Veterinary Acupuncture

Veterinary Acupuncture

Veterinary Acupuncture

For more information please visit The International Veterinary Acupuncture Society

What is acupuncture?

Acupuncture is putting needles into specific points on the body to cause healing. This technique has been used in veterinary practices in China for over 3000 years to treat many types of ailments. They also use acupuncture as preventive medicine against things like founder and colic in horses.

Today, acupuncture is used all over the world and sometimes in conjunction with Western medicine. It can treat a wide variety of conditions in most species of animals. Modern veterinary acupuncturists use a combination of solid needles, hypodermic needles, bleeding needles, electricity, heat, massage and low power lasers. Acupuncture is not a cure for everything, but can work very well in some cases.

which conditions in Small Animals Use acupuncture?

Acupuncture is used mainly for problems such as paralysis, noninfectious inflammation (such as allergies), and pain. For small animals, the following are some of the general conditions which may by treated with acupuncture:

  • Musculoskeletal problems, such as arthritis or vertebral disc pathology
  • Skin problems, such as lick granuloma
  • Respiratory problems, such and feline asthma
  • Gastrointestinal problems, such as diarrhea
  • Select reproductive problems
Which Conditions in Large Animals Use Acupuncture?

For large animals, acupuncture is also commonly used for functional problems. Some of the general conditions where it might be applied are the following:

  • Musculoskeletal problems, such as sore backs or downer cow syndrome
  • Nervous system problems, such as facial nerve paralysis
  • Skin problems, such as allergic dermatitis
  • Respiratory problems
  • Gastrointestinal problems
  • Selected reproductive disorders

Regular acupuncture treatment can treat minor sports injuries and help to keep muscles and tendons resistant to injury. World-class professional and amateur athletes often use acupuncture as a routine part of their training. If your animals participate in athletic activity, such as racing, jumping, or showing, acupuncture can help them.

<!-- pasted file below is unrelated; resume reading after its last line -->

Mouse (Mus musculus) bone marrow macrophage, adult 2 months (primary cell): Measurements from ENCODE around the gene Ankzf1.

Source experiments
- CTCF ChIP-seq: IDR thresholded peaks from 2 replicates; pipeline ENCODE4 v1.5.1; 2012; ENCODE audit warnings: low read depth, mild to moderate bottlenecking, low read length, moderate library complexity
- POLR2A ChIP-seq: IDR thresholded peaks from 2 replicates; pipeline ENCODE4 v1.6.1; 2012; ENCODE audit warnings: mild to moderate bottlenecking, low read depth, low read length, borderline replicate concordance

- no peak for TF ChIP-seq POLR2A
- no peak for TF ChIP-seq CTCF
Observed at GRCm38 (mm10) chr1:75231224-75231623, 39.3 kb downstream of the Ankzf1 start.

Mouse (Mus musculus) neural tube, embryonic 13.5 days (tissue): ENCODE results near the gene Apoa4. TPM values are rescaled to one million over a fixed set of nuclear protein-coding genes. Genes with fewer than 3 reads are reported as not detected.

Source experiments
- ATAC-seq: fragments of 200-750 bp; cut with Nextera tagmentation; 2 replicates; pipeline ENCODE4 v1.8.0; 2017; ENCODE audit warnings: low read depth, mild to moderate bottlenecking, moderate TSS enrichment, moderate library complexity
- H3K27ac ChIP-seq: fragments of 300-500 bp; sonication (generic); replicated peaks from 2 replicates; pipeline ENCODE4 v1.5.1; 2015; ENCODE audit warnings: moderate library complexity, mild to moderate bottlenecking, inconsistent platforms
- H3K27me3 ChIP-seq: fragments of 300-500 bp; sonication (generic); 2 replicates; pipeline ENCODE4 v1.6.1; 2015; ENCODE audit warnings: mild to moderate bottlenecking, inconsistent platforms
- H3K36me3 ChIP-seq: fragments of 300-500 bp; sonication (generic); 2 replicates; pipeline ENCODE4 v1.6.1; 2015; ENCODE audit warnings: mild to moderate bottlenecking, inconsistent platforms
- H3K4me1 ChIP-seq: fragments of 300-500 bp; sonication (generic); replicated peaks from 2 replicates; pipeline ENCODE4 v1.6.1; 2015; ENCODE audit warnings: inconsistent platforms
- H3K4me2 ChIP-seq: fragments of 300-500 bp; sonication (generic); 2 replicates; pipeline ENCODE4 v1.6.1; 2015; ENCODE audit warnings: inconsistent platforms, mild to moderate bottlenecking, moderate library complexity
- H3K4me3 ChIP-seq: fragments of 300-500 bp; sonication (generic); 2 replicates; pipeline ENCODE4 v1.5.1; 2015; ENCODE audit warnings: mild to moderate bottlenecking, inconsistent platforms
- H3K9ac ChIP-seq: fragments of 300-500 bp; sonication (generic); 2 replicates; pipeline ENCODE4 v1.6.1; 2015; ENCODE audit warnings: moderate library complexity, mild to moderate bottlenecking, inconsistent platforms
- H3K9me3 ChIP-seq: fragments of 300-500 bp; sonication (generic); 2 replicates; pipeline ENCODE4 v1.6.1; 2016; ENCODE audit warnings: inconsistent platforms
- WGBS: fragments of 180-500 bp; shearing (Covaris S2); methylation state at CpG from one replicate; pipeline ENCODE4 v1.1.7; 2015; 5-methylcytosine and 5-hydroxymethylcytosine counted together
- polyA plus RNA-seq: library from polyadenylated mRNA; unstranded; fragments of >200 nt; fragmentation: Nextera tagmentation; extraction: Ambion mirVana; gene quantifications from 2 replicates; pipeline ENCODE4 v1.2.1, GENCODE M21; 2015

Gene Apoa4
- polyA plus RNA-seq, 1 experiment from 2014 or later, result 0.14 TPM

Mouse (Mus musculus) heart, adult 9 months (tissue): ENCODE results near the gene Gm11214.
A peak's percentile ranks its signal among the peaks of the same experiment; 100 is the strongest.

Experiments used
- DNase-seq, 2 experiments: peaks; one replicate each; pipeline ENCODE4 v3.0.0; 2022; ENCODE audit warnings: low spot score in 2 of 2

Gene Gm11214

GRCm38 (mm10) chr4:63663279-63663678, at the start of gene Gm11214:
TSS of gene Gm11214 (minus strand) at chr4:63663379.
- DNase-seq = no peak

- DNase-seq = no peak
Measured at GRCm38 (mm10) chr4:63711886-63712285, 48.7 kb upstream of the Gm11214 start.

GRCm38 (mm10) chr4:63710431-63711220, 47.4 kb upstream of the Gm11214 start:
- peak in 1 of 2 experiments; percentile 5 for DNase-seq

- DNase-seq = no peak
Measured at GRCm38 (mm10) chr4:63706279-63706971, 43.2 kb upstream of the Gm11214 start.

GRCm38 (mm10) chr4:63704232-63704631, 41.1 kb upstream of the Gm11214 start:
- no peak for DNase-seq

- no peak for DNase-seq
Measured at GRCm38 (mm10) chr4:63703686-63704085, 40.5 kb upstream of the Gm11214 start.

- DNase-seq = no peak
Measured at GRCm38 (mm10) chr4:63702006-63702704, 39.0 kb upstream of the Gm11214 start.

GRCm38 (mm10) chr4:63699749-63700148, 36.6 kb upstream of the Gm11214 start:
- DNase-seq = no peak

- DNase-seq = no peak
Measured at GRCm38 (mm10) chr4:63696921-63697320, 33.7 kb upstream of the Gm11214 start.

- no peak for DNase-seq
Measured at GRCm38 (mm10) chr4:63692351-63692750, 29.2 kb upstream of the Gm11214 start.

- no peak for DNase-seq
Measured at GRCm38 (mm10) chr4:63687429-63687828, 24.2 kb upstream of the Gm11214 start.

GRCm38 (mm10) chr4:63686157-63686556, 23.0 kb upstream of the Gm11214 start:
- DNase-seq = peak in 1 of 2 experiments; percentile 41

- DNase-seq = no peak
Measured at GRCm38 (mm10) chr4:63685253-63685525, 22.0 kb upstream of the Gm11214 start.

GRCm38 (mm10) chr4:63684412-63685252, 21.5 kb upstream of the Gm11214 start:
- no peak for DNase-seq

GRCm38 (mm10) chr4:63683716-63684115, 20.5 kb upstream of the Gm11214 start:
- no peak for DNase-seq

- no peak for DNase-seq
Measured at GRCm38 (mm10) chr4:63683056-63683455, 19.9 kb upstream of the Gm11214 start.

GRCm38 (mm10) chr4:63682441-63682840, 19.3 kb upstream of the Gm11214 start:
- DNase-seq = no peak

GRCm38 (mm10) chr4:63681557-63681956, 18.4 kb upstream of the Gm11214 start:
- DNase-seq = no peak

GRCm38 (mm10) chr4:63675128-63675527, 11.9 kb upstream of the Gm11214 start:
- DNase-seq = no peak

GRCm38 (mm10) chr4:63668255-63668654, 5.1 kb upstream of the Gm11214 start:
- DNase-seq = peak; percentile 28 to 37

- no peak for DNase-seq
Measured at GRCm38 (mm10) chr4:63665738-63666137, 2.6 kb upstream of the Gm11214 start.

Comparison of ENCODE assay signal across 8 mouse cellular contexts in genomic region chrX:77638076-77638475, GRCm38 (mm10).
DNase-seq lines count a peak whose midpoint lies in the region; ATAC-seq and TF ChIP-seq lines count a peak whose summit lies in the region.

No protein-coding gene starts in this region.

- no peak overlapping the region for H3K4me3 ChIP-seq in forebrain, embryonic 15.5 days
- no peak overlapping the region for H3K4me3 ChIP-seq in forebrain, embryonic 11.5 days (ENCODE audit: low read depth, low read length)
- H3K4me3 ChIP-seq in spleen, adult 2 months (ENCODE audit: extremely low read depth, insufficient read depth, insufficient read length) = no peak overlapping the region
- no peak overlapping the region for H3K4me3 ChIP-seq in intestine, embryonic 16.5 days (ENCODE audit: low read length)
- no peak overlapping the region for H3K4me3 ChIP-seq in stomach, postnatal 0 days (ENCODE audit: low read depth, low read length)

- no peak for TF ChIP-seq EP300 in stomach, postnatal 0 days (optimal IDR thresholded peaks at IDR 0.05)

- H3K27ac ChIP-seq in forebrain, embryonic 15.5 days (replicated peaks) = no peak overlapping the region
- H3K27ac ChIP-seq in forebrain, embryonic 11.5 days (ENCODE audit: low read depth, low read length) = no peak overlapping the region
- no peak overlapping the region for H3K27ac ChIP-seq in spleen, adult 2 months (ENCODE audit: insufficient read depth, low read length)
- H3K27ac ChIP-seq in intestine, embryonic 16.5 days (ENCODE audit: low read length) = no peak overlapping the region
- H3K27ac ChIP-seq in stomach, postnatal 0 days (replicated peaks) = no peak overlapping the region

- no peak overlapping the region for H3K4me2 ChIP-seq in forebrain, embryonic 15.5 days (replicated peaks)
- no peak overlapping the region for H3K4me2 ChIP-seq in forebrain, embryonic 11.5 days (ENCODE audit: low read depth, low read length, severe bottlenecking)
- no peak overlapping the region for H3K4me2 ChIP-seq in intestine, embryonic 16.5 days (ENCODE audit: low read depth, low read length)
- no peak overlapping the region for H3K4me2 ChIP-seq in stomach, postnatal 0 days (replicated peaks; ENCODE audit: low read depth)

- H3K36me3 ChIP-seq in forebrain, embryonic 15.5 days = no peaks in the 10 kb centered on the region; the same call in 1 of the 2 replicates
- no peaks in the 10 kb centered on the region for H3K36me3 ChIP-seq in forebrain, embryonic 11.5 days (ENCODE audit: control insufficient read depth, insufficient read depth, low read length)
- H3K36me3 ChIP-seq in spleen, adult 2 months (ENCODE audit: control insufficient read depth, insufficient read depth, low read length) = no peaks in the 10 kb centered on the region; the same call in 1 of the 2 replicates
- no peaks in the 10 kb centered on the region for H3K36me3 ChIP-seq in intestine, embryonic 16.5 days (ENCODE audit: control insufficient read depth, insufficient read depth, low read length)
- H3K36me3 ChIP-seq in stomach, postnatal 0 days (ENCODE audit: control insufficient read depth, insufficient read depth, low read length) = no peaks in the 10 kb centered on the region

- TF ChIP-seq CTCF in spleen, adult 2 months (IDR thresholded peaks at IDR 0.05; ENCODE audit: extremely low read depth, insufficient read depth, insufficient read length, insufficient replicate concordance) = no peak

How does acupuncture work?

According to ancient Chinese medical philosophy, disease is an imbalance of energy. Acupuncture is believed to balance this energy and assist the body in healing.

In Western terms, acupuncture can assist the body to heal itself by physiological targeting. For example, acupuncture stimulates nerves, increase blood circulation, relieves muscle spasms, and releases hormones. One of these hormones is known as endorphins, which control pleasure. The other is called cortisol which is a natural steroid associated with stress. Many of acupuncture’s physiological effects have been studied but further research is needed to understand discover all of acupuncture’s proper use in veterinary medicine.

Is acupuncture painful?

For small animals acupuncture needles are basically painless. The larger needles for large animals may cause minor pain. In all animals, once the needles are in place, there should be no pain. Most animals relax and may even feel sleepy. Acupuncture treatment causes some sensation. The tingles, cramps, or numbness that occur in humans may be uncomfortable to some animals.

Is acupuncture safe for animals?

Acupuncture is one of the safest forms of treatment for animals, if administered properly by a trained veterinarian. Side effects of acupuncture are rare, but exist. An animal’s condition may seem worse up to 48 hours after a treatment. Other animals may become sleepy or lethargic for 24 hours after acupuncture. These effects are often followed by an improvement in the animal’s condition.

How long do treatments last and how often are they given?

The length and frequency of acupuncture treatments depends on the condition and the method of stimulation. The veterinary acupuncturist stimulates for 10 seconds to 30 minutes. A simple problem, such as a sprain, requires usually one treatment. Severe or chronic ailments need several or more treatments. If it’s necessary for multiple treatments then they usually begin intense.

Patients start with 1-3 treatments per week for 4-6 weeks. The patient achieves the maximum positive response normally after 4-8 treatments. Treatments slowly reduce and become farther apart. This is because symptoms stay away for a longer amount of time after repeat treatments. Animals with chronic conditions going to routine acupuncture only need 2-4 treatments per year.

How should I choose an acupuncturist for my animals?

Things you should look for in a veterinary acupuncturist:

  • A veterinary acupuncturist must be a licensed veterinarian.
  • Your veterinary acupuncturist should have formal training in the practice of acupuncture for animals. (The International Veterinary Acupuncture Society is the only accredited certification program.)
Important to Remember

Most countries consider veterinary acupuncture a surgical procedure. Only licensed veterinarians legally practice on animals. A veterinarian starts by diagnosing an animal’s health problem. After determining the benefits of acupuncture treatment, then the licensed vet uses acupuncture. Vets use acupuncture for a problem that doesn’t require chemical, surgical, or other intervention.

The American Veterinary Medical Association considers veterinary acupuncture a valid treatment. Ask your veterinarian about their training. 

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